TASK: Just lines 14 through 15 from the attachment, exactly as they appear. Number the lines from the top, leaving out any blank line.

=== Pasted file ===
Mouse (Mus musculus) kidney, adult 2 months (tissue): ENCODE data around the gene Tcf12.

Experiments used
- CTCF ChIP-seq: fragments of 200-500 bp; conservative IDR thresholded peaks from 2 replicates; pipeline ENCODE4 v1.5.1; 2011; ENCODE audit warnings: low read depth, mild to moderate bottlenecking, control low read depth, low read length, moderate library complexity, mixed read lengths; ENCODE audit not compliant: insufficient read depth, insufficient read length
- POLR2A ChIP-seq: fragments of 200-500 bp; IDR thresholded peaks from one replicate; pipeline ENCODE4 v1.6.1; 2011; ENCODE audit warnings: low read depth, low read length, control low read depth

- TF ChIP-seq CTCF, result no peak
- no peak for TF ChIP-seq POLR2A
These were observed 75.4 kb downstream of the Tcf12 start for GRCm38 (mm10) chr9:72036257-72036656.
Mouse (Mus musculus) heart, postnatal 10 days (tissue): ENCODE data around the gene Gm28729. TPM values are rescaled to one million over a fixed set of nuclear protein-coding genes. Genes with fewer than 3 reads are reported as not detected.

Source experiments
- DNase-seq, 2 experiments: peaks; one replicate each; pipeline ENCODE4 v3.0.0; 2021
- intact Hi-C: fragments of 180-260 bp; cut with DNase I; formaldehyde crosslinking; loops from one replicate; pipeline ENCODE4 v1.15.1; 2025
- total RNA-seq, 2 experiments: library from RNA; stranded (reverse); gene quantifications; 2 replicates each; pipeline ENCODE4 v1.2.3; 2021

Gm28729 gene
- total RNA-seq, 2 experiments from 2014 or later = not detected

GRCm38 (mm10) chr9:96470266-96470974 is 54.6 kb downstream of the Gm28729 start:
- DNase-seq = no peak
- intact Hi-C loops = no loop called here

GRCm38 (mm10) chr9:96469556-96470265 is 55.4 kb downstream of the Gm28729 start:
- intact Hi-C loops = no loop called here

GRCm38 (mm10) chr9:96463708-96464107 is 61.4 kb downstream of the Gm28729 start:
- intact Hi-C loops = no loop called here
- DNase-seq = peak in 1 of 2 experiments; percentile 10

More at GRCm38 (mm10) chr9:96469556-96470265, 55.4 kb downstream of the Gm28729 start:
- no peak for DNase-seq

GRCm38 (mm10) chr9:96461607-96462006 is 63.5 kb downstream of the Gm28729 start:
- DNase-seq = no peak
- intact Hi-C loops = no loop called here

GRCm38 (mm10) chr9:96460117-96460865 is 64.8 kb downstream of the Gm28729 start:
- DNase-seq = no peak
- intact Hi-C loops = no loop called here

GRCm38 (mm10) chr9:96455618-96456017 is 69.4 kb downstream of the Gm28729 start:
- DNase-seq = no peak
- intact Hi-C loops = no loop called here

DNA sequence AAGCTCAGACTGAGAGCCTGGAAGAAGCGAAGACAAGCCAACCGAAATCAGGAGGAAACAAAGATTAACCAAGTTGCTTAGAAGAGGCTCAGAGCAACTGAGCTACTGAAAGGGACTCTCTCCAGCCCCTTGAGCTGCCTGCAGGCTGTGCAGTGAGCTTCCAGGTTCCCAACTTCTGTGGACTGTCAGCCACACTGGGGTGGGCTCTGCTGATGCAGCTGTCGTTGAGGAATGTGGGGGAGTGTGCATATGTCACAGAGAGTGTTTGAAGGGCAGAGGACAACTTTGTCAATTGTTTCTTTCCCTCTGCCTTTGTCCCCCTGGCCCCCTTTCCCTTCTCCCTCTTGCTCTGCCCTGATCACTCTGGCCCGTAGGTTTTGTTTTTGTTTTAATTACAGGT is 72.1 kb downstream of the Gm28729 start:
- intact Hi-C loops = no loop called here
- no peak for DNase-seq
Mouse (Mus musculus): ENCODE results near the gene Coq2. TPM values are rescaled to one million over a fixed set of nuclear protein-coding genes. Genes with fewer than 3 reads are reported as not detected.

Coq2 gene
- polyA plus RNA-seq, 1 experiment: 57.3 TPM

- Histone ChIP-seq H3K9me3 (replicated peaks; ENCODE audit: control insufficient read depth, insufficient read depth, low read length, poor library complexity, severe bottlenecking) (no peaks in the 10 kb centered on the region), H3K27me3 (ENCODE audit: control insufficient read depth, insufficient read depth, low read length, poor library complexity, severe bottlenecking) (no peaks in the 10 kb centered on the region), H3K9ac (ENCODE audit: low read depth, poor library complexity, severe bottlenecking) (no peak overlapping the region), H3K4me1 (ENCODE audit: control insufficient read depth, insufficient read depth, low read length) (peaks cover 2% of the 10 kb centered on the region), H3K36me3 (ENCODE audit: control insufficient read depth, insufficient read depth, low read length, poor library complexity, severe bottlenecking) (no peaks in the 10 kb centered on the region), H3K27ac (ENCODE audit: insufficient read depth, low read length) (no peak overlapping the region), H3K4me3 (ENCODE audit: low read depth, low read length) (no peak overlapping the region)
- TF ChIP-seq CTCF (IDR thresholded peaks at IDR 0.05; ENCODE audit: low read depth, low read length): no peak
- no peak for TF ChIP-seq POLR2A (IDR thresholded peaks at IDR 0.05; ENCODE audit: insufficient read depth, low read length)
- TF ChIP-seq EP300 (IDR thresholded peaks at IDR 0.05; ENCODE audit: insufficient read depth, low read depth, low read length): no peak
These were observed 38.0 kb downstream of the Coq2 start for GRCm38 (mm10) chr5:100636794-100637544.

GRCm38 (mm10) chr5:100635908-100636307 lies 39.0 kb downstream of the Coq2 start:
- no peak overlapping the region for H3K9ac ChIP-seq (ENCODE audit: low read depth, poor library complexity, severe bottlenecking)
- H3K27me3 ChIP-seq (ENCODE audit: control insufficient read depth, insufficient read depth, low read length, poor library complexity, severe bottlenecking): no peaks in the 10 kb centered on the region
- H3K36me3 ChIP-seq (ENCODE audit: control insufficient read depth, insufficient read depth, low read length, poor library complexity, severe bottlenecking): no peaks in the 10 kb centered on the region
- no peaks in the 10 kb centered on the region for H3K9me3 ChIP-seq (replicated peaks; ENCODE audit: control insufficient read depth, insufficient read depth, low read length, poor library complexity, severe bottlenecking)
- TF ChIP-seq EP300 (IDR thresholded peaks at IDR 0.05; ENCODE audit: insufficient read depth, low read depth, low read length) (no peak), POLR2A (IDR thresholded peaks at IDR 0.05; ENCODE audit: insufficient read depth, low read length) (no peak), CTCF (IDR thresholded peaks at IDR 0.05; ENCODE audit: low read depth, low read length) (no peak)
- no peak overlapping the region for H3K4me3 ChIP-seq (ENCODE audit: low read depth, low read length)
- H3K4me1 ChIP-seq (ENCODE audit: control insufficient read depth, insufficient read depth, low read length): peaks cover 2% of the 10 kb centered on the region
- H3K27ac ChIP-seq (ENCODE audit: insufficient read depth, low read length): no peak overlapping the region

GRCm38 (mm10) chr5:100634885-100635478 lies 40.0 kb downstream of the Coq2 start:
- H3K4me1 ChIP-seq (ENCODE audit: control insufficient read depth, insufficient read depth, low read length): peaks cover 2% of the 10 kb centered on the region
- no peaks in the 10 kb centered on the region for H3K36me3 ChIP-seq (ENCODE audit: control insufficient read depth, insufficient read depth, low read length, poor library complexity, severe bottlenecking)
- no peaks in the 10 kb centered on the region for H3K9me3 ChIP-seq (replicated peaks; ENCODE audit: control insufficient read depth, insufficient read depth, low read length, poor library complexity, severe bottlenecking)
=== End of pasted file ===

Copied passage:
- total RNA-seq, 2 experiments from 2014 or later = not detected

GRCm38 (mm10) chr9:96470266-96470974 is 54.6 kb downstream of the Gm28729 start: